Welcome from the Department Head, Tim Swindle

Tim SwindleWelcome to the University of Arizona’s Department of Planetary Sciences (PtyS) and Lunar and Planetary Laboratory (LPL). Let me tell you a little about this institution. 

LPL was founded in 1960 by planetary astronomer Gerard P. Kuiper, after whom the Kuiper Belt of icy objects in the outer Solar System and the Kuiper Prize (the top honor of the world’s largest organization of planetary scientists) are named. Most of the original work was based on observations using telescopes, but as the exploration of the planets expanded in scope, so did LPL. In 1973, PtyS was formed, to educate succeeding generations of planetary scientists. 

Our dedicated faculty, research staff, and students come from a variety of backgrounds, including physics, astronomy, geosciences, chemistry, and engineering, but have a common interest in planets. In fact, the interdisciplinary nature of planetary science is one of its appeals for many of us, as we have to learn something of many of those other disciplines just to communicate, not to mention to succeed in understanding what is happening on the planets.

LPL’s expertise has also broadened as the field has expanded: some of us still use telescopes, others work with spacecraft, others work in laboratories analyzing extraterrestrial materials like meteorites or simulating the conditions on the planets, and still others primarily work on the theoretical work required to explain all the observations. The list of objects we study has broadened, too. When LPL was founded, Kuiper had proposed a belt of objects orbiting beyond Neptune, but none (except Pluto) had been found—now we study the Kuiper Belt and Kuiper Belt Objects. Only a few asteroids were known at the time—our asteroid survey programs have discovered hundreds of thousands, and we are leading OSIRIS-REx, a spacecraft mission to an asteroid. No planets orbiting stars other than the Sun were known until the 1990s—now research on exoplanets is a large part of what we do.

The University of Arizona is one of the nation’s best research universities, annually ranking among the top in the nation in external financial support for research in the physical sciences. LPL is comparably highly ranked. A 2011 survey showed that planetary scientists at the University of Arizona (the vast majority of them in LPL) published more research papers in the previous 10 years than those at any other university in the world.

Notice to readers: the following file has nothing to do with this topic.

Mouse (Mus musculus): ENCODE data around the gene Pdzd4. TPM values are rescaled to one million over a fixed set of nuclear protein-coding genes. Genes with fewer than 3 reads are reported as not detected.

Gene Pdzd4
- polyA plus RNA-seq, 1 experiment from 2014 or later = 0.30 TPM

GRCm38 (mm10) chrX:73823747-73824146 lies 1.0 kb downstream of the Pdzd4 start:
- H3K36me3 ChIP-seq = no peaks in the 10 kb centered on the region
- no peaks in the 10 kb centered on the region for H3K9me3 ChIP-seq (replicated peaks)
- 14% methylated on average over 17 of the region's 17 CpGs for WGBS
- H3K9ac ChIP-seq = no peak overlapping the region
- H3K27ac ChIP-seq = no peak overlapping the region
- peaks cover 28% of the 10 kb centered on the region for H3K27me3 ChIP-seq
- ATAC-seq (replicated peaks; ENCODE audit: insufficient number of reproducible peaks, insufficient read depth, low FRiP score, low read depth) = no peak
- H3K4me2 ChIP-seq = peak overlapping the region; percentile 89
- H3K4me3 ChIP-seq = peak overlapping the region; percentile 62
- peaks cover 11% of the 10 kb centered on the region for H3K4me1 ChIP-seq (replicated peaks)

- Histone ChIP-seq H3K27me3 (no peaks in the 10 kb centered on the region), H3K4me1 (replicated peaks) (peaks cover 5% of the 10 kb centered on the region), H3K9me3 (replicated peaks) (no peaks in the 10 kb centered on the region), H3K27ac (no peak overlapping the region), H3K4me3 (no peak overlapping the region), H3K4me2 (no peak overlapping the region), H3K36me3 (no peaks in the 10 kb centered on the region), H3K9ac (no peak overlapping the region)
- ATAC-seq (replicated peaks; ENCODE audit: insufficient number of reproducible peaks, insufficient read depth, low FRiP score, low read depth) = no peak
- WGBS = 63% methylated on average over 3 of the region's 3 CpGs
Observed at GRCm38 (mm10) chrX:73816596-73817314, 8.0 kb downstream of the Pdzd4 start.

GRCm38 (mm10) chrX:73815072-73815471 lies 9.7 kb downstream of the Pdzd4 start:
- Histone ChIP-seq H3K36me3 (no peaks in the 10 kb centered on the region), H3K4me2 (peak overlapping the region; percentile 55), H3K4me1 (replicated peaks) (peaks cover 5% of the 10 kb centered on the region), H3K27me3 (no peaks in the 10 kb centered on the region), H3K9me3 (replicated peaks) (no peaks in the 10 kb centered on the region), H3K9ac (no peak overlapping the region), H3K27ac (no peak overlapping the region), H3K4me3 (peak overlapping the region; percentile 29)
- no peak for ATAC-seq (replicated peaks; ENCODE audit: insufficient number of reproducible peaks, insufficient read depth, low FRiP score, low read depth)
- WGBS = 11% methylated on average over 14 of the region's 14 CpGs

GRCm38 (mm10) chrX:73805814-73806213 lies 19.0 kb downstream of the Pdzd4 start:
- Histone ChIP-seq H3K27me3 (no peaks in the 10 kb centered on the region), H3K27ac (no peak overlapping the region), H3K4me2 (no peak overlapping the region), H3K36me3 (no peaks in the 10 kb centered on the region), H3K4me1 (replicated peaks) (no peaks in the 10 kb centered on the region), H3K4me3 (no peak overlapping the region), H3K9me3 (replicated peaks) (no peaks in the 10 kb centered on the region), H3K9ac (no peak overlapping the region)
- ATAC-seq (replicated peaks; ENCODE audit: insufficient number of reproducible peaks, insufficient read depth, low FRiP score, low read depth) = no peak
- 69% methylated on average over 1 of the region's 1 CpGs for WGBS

We have a commitment to education. Through the PtyS department, we teach courses ranging from General Education courses on basic science for incoming university freshmen to research seminars for advanced graduate students. The vast majority of our Ph.D. graduates have remained in the field of planetary sciences, with faculty positions or research jobs at NASA and various private institutes, and many of them are among the international leaders in the field. In addition to formal classes, we host the campus-wide Teaching Teams Program and the state-wide Arizona Space Grant Consortium. 

We also have a commitment to diversity, in all its forms. Our graduate student population has been roughly half female and half male for a number of years now. While there  is room for improvement in other areas and at other levels, we continue to strive for more diversity, because we believe that hearing different types of voices is as important as utilizing different academic traditions.

Please browse through our website, find out some of our history, and find out some of the amazing things our faculty, staff and students are doing in the fast-developing field of planetary sciences.